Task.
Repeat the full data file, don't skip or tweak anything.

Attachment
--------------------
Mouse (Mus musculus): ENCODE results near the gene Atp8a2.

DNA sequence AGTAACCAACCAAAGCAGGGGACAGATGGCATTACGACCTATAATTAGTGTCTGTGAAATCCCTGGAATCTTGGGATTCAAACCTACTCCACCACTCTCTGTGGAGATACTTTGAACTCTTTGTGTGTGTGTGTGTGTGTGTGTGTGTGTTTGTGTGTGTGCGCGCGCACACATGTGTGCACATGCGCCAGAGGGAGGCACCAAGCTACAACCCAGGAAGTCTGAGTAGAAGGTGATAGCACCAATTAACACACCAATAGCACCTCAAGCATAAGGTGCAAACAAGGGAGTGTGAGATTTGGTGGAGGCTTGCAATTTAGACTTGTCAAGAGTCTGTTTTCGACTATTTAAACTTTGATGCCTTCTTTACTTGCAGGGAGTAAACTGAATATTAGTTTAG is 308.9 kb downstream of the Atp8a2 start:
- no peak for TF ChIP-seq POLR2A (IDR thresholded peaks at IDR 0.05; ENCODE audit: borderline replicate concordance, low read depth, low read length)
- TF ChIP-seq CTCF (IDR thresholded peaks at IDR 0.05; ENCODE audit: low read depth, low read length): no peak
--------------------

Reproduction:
Mouse (Mus musculus): ENCODE results near the gene Atp8a2.

DNA sequence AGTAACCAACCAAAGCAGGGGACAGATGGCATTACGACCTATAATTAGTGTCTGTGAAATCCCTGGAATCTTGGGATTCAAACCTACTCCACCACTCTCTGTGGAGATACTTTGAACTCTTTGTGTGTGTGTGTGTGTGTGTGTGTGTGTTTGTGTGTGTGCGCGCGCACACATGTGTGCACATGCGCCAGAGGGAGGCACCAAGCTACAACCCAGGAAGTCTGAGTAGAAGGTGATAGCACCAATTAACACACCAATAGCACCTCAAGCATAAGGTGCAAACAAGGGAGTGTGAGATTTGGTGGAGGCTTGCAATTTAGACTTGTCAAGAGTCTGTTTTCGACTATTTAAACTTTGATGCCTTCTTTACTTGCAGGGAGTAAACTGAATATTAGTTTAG is 308.9 kb downstream of the Atp8a2 start:
- no peak for TF ChIP-seq POLR2A (IDR thresholded peaks at IDR 0.05; ENCODE audit: borderline replicate concordance, low read depth, low read length)
- TF ChIP-seq CTCF (IDR thresholded peaks at IDR 0.05; ENCODE audit: low read depth, low read length): no peak